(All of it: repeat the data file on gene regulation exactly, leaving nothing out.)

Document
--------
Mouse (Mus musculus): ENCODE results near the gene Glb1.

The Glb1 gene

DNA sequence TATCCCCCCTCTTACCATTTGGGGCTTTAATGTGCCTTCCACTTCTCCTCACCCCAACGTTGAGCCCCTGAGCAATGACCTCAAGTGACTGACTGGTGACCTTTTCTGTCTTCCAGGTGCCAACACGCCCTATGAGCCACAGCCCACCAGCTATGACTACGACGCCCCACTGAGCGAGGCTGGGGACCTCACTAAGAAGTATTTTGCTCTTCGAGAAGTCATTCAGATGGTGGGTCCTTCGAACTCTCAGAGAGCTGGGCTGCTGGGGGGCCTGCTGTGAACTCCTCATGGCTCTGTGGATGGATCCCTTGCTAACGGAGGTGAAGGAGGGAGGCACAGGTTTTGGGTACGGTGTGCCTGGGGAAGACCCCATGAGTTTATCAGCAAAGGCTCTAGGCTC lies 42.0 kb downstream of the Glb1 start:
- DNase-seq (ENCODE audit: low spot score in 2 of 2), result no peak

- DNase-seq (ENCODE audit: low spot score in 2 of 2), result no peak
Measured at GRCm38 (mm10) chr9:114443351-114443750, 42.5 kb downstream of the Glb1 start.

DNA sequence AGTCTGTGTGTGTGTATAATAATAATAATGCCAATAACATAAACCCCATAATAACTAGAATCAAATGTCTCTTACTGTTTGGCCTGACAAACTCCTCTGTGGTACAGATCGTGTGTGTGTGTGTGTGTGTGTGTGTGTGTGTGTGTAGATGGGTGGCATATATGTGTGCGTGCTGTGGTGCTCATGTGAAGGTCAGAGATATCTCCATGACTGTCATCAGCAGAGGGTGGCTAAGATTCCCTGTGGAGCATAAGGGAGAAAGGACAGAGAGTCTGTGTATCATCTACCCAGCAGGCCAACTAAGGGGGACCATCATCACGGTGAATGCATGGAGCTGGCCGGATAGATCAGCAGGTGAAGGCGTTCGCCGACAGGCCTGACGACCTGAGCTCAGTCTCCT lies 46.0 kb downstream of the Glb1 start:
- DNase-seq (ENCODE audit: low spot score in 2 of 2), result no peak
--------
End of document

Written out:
Mouse (Mus musculus): ENCODE results near the gene Glb1.

The Glb1 gene

DNA sequence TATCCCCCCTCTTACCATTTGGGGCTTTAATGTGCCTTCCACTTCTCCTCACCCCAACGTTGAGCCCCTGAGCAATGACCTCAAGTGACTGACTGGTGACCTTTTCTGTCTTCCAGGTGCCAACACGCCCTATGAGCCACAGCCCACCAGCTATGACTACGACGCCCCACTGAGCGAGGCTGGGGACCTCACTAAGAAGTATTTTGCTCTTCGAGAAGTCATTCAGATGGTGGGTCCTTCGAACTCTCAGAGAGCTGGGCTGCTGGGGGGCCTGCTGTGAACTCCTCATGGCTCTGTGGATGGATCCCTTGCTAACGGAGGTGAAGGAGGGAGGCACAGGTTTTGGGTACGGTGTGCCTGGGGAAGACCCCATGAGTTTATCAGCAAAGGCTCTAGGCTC lies 42.0 kb downstream of the Glb1 start:
- DNase-seq (ENCODE audit: low spot score in 2 of 2), result no peak

- DNase-seq (ENCODE audit: low spot score in 2 of 2), result no peak
Measured at GRCm38 (mm10) chr9:114443351-114443750, 42.5 kb downstream of the Glb1 start.

DNA sequence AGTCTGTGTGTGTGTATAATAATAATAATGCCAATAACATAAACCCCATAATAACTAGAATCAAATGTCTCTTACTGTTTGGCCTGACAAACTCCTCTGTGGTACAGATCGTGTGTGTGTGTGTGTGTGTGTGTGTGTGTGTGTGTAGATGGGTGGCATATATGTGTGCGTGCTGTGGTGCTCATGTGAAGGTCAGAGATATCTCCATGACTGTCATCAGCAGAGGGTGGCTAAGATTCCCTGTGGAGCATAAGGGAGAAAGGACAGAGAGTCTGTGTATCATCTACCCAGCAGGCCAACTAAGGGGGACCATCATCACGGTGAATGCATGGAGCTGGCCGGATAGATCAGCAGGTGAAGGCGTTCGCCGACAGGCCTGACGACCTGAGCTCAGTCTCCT lies 46.0 kb downstream of the Glb1 start:
- DNase-seq (ENCODE audit: low spot score in 2 of 2), result no peak